By way of this post, I am inviting you to join our board and staff in reflection.
Following are four short profiles, drawn from the true stories and actual facts of individuals now funded by programs of The Scholarship Foundation of St. Louis. The names are fiction and the details adjusted for anonymity but the stories are truth.
As you read these, I suggest you practice “radical listening” (to understand, not to debate or respond). At the close, pause on the reflection and answer for yourself, your own experience. Then skim back through these profiles and identify what you can learn that is new, nuanced, or wholly different from your own experience.
For Amber, college was the “only path I ever saw as stable and safe.” She grew up in Jefferson County where she learned from her parents, albeit indirectly (one suffered cancer and mental illness and the other addiction) how to be self-reliant. Amber and her younger brother lived their teen years with their grandfather, who did all he could to support them until he became ill and lost his job during Amber’s senior year in high school. Amber is determined. Throughout high school, she volunteered to cook meals at homeless shelters. Though she entered college feeling safe, she contracted COVID in 2020 and was very sick for several months. Half her college years were amidst a pandemic. During her final year, she was enrolled full-time and worked full time at a 24-hour emergency center for families in crisis. Amber graduated one year ago but has not finished. She plans a master’s in public policy or law and a career in child advocacy.
James graduated from a north county public high school where he learned English as his second language. He also worked 20-30 hours weekly at a car wash in his teen years. He is the oldest of four siblings and admires his parents as very hardworking, explaining his mother did not have a chance to finish high school. James made his parents proud with his 3.4 GPA, four years of soccer, and leadership in speech and debate. He was accepted to the school of engineering at University of Missouri-Rolla in 2015 but soon after learned he would be charged triple the in-state tuition rate, a setback that seemed almost insurmountable until a Scholarship Foundation advisor and Southern Illinois University–Edwardsville intervened. James enrolled in SIU-E’s school of engineering. He did well in school and was selected for a paid one-year project management co-op in mechanical engineering for a major utility. Five years and two corporate internships after he was nearly turned away from college, he graduated with a degree in mechanical engineering. Upon graduation, James became Tech Services Manager with an international corporation headquartered in St. Louis.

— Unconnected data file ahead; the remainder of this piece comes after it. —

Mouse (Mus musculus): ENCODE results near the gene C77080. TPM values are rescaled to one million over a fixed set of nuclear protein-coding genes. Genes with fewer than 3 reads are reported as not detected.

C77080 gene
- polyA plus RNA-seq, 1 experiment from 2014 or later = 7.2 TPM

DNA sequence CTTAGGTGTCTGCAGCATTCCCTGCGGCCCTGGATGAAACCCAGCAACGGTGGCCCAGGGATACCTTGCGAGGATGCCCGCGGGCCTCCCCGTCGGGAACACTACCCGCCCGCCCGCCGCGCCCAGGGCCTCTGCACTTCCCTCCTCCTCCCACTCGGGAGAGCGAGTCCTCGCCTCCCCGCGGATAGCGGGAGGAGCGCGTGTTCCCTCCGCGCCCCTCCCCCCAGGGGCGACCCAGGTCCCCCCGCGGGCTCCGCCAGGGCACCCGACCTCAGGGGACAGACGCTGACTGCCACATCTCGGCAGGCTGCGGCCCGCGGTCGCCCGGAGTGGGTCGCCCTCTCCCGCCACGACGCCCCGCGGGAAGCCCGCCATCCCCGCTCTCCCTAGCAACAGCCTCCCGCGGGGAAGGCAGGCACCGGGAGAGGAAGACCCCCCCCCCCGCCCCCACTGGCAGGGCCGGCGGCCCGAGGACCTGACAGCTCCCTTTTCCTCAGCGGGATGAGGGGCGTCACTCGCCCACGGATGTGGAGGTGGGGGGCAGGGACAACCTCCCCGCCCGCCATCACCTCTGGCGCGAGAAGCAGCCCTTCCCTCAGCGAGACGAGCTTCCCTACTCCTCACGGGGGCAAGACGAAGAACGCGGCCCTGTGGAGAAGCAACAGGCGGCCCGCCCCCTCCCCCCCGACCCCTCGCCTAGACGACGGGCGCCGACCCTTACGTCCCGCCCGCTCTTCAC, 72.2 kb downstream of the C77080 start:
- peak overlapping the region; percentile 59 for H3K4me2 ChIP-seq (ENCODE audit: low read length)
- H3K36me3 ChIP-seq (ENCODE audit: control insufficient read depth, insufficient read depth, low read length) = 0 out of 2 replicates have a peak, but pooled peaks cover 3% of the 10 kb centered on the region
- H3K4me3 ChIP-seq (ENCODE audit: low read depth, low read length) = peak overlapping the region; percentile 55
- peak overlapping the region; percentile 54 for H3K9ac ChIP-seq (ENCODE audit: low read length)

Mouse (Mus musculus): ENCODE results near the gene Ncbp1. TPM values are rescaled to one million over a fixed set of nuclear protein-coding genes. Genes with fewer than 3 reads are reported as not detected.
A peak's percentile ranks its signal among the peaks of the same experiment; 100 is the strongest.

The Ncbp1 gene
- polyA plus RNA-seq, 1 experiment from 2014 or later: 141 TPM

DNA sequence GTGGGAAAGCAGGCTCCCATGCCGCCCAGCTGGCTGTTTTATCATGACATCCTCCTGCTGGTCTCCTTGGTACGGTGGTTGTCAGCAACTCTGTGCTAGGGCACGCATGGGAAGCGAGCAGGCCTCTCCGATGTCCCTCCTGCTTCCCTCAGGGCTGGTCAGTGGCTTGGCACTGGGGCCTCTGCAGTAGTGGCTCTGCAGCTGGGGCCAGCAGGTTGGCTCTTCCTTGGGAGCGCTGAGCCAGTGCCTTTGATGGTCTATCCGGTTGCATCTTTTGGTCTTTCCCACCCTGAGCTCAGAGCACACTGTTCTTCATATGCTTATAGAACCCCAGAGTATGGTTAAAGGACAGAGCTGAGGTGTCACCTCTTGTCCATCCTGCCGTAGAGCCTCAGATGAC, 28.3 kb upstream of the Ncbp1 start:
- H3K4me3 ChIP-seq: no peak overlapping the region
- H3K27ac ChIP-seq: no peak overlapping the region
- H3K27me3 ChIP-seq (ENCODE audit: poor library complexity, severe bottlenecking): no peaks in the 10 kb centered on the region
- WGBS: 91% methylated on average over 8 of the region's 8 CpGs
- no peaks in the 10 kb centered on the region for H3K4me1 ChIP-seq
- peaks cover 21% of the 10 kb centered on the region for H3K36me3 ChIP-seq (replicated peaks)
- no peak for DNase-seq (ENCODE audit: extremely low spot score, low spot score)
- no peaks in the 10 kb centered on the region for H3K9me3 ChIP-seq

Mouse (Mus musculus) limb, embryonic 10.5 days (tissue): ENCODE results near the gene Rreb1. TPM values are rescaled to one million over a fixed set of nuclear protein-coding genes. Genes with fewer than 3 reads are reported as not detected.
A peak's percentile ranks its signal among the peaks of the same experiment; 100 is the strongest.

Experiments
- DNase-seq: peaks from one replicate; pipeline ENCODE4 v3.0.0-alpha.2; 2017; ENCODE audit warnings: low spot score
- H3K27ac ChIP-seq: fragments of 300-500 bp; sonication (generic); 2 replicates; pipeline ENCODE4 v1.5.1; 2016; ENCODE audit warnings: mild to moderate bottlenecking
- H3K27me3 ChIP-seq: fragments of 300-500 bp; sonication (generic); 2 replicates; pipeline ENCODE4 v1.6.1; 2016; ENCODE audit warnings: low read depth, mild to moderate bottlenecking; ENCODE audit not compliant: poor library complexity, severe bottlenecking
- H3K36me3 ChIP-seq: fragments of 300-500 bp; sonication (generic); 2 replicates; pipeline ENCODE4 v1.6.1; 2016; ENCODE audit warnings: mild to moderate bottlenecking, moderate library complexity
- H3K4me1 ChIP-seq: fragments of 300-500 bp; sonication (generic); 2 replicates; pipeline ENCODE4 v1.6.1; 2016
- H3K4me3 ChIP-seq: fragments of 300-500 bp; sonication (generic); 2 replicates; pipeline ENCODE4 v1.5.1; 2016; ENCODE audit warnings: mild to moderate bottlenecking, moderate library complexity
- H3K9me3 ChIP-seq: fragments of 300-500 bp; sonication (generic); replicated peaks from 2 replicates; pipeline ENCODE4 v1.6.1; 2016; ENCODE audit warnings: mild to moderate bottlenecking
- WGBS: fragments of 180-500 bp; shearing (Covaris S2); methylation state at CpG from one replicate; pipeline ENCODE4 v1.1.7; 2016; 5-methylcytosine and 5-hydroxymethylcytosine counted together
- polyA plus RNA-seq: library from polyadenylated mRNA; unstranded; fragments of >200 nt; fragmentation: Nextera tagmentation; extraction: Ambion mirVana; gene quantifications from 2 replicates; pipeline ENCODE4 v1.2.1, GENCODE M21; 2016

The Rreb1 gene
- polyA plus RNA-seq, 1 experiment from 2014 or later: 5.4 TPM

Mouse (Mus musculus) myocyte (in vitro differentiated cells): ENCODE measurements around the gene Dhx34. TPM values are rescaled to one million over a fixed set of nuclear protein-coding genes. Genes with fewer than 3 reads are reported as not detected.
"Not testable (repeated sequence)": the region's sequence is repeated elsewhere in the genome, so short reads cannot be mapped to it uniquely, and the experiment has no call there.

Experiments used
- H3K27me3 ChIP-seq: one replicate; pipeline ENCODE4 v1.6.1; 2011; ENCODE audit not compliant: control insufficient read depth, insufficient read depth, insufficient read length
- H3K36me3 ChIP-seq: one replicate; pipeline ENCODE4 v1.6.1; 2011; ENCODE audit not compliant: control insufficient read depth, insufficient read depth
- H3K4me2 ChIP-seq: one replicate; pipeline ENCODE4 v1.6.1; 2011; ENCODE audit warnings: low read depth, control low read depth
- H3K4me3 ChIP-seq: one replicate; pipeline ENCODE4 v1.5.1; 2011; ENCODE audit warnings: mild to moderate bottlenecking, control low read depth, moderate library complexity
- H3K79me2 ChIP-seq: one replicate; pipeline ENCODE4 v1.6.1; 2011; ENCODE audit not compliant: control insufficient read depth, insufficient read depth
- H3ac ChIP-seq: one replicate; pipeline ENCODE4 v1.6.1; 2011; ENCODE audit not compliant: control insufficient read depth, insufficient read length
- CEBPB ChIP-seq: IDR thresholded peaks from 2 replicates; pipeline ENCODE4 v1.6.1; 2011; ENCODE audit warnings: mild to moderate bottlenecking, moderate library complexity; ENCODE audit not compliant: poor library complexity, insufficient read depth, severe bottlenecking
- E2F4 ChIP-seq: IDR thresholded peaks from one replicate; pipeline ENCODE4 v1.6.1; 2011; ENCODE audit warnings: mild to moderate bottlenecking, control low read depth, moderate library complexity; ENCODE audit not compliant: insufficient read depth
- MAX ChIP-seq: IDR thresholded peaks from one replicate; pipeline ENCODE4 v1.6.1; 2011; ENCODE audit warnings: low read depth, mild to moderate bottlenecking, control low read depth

Nina quite literally has no time for anyone’s pity. Her story begins but does not end when her father went to jail in 2011. She writes, “I was 9 years old and in the 6th grade. I had to become an adult while I was still a child.” Nina graduated from a small public high school in an inner-ring suburb, working 2-3 part-time jobs to supplement the $20,000 her mother made annually. She was cheerleader, soccer player, student government representative, and primary caretaker of her younger siblings. Her pace and rate of accomplishment only increased in college, including three paid internships, multiple part-time jobs on-campus and off, a cumulative GPA of 3.66, and leadership roles in student organizations. She does not shy away from describing the mental health and wellbeing “tax” she has paid for the privilege of attending college. Nina graduates this spring with a full-time job commitment from a major regional employer and hopes for a moment to slow down just a little.
Rose commuted to high school in St. Louis on Metrolink from St. Clair County, Illinois. Her parents divorced when she was in high school and neither had steady employment. Rose never knew a period of economic stability. In her 2013 application, she told this story to illustrate how she coped with not having enough.
When I first took the ACT I wasn’t familiar with the system so I didn’t know what my scores meant. In talking to my friends, I found their scores were almost all higher than mine. This confused me; I had always received good grades in school and taken challenging courses, so why was this test saying that I was inferior? I asked my parents if I could get some kind of tutor so I could improve my score. Unfortunately, we did not have the money to pay for that and I was left to teach myself how to score better on a standardized test. I got a giant book of practice tests and started reading all the tips for how to decrease the time you spend or how to eliminate wrong answers. I tried again a few months later. My score improved, but for me it still wasn’t good enough. I continued to practice and found a free program online to help me focus on the areas where I needed most improvement. Eventually, on my third try, I got the score I thought I needed. After months of studying and questioning my own aptitude, I realized that this test did not speak for me as an individual. It did not reflect how intelligent I was or how successful I would be in the future.
Generous Illinois need-based state aid and that third-try ACT score meant that Rose was able to enroll in a selective private college. She graduated on time and in significant federal and Scholarship Foundation debt, which she is still in the process of repaying.
What did you hear that sounded familiar, or resonated with your own experience?
What did you learn that is new, nuanced, or wholly different from your own experience?
What inequities are at work here?
What more did you find yourself wondering as you read?